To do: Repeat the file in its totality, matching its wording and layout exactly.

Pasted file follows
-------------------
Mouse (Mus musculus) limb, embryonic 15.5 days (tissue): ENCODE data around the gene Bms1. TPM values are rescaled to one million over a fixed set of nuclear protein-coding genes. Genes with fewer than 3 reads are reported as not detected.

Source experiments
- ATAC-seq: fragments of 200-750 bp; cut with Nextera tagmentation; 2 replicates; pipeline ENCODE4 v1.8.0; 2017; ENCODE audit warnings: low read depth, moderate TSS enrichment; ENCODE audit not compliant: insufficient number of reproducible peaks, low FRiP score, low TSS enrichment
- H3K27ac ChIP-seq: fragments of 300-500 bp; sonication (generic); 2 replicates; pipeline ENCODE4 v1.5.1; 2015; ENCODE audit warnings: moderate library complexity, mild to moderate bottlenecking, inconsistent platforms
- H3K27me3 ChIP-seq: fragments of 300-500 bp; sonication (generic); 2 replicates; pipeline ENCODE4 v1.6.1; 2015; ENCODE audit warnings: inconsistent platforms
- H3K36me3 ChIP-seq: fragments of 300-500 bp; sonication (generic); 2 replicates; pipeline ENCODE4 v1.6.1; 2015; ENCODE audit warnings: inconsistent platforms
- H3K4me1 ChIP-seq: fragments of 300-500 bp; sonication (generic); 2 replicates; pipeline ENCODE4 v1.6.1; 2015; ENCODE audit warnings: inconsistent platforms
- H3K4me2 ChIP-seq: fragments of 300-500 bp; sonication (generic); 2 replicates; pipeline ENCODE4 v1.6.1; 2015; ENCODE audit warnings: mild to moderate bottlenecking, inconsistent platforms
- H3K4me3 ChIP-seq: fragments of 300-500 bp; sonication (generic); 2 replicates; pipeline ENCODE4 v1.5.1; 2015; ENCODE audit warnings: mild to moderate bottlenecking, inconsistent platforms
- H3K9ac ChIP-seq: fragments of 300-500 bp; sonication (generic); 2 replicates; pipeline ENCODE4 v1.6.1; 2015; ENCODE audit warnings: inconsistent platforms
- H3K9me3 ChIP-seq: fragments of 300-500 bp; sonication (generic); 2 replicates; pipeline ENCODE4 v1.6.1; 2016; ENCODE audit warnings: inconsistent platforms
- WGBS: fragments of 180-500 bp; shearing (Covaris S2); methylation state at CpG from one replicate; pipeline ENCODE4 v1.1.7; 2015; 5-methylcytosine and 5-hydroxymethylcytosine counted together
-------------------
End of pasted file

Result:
Mouse (Mus musculus) limb, embryonic 15.5 days (tissue): ENCODE data around the gene Bms1. TPM values are rescaled to one million over a fixed set of nuclear protein-coding genes. Genes with fewer than 3 reads are reported as not detected.

Source experiments
- ATAC-seq: fragments of 200-750 bp; cut with Nextera tagmentation; 2 replicates; pipeline ENCODE4 v1.8.0; 2017; ENCODE audit warnings: low read depth, moderate TSS enrichment; ENCODE audit not compliant: insufficient number of reproducible peaks, low FRiP score, low TSS enrichment
- H3K27ac ChIP-seq: fragments of 300-500 bp; sonication (generic); 2 replicates; pipeline ENCODE4 v1.5.1; 2015; ENCODE audit warnings: moderate library complexity, mild to moderate bottlenecking, inconsistent platforms
- H3K27me3 ChIP-seq: fragments of 300-500 bp; sonication (generic); 2 replicates; pipeline ENCODE4 v1.6.1; 2015; ENCODE audit warnings: inconsistent platforms
- H3K36me3 ChIP-seq: fragments of 300-500 bp; sonication (generic); 2 replicates; pipeline ENCODE4 v1.6.1; 2015; ENCODE audit warnings: inconsistent platforms
- H3K4me1 ChIP-seq: fragments of 300-500 bp; sonication (generic); 2 replicates; pipeline ENCODE4 v1.6.1; 2015; ENCODE audit warnings: inconsistent platforms
- H3K4me2 ChIP-seq: fragments of 300-500 bp; sonication (generic); 2 replicates; pipeline ENCODE4 v1.6.1; 2015; ENCODE audit warnings: mild to moderate bottlenecking, inconsistent platforms
- H3K4me3 ChIP-seq: fragments of 300-500 bp; sonication (generic); 2 replicates; pipeline ENCODE4 v1.5.1; 2015; ENCODE audit warnings: mild to moderate bottlenecking, inconsistent platforms
- H3K9ac ChIP-seq: fragments of 300-500 bp; sonication (generic); 2 replicates; pipeline ENCODE4 v1.6.1; 2015; ENCODE audit warnings: inconsistent platforms
- H3K9me3 ChIP-seq: fragments of 300-500 bp; sonication (generic); 2 replicates; pipeline ENCODE4 v1.6.1; 2016; ENCODE audit warnings: inconsistent platforms
- WGBS: fragments of 180-500 bp; shearing (Covaris S2); methylation state at CpG from one replicate; pipeline ENCODE4 v1.1.7; 2015; 5-methylcytosine and 5-hydroxymethylcytosine counted together